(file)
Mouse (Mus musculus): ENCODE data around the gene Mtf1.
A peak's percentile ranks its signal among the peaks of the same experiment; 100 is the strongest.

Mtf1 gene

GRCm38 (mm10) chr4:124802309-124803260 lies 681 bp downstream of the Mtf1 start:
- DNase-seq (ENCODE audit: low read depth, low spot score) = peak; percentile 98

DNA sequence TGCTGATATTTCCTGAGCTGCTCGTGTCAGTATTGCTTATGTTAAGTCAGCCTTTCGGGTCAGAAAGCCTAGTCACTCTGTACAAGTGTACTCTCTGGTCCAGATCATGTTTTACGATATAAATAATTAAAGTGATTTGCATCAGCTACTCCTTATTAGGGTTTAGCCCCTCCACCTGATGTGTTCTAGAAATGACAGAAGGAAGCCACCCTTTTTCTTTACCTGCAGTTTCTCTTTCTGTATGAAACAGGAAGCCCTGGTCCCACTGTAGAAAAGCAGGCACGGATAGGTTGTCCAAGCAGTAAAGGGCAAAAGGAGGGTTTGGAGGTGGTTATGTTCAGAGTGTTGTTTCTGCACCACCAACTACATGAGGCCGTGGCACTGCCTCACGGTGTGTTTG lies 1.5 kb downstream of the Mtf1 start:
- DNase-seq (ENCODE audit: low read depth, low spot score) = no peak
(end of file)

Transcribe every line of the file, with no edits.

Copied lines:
Mouse (Mus musculus): ENCODE data around the gene Mtf1.
A peak's percentile ranks its signal among the peaks of the same experiment; 100 is the strongest.

Mtf1 gene

GRCm38 (mm10) chr4:124802309-124803260 lies 681 bp downstream of the Mtf1 start:
- DNase-seq (ENCODE audit: low read depth, low spot score) = peak; percentile 98

DNA sequence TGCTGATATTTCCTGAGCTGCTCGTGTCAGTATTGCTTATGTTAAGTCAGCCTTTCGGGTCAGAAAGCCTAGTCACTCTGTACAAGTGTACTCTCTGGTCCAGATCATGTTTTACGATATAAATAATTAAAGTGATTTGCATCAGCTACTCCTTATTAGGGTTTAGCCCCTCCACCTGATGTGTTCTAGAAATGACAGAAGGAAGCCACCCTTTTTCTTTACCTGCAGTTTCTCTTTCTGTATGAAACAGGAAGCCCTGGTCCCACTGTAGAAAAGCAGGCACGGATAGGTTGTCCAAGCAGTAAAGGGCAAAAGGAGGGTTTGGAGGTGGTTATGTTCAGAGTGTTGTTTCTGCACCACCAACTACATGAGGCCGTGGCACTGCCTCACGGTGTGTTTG lies 1.5 kb downstream of the Mtf1 start:
- DNase-seq (ENCODE audit: low read depth, low spot score) = no peak